Getting to the “root of the problem” isn't just a very clever pun that we use as often as we can. It's very descriptive of what endodontists do. Its advanced technology and continuous learning are in the quest to save teeth. Even teeth that are severely decayed or sick can be saved.
With a little luck and a lot of advanced inspection, technology and knowledge, an endodontist can determine the best chance of saving the tooth. To become an endodontist, a qualified candidate must first complete a bachelor's degree, then finish dental school, and finally complete specialized endodontic training through residency, before appearing before the Board of the American Association of Endodontists for certification of the board. Once you've become a board-certified endodontist, there are several career path options to explore. Some of these include working in a private dental office, as a member of a group dental office, working in hospitals and dental clinics, or in academia as instructors.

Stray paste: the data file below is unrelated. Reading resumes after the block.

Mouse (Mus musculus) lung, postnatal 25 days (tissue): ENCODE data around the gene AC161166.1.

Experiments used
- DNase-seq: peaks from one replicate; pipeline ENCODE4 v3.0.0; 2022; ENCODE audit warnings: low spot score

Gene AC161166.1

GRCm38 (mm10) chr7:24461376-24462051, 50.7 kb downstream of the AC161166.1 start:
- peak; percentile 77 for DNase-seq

Understanding an Endodontist's Career Path These statistics indicate how well received endodontists are within the dental community. Like most medical professionals, the career path to becoming an endodontist is quite simple to follow. The most popular career option for an endodontist is to begin their career as a specialist within a full dental office. Finally, after accumulating in-office experience, an endodontist may choose to open their own specialized office that offers endodontic treatments through referrals from a network of standard orthodontists and associated dentists.
It seems that many dentists don't like or don't like root canal treatment and I can fully understand that. It requires a lot of patience, an eye for detail and staying calm when things don't go as well as you'd like. Having done nothing but endodontics for a little more than 20 years, I think I would now be forced to try doing any other form of dentistry.
Leave a Comment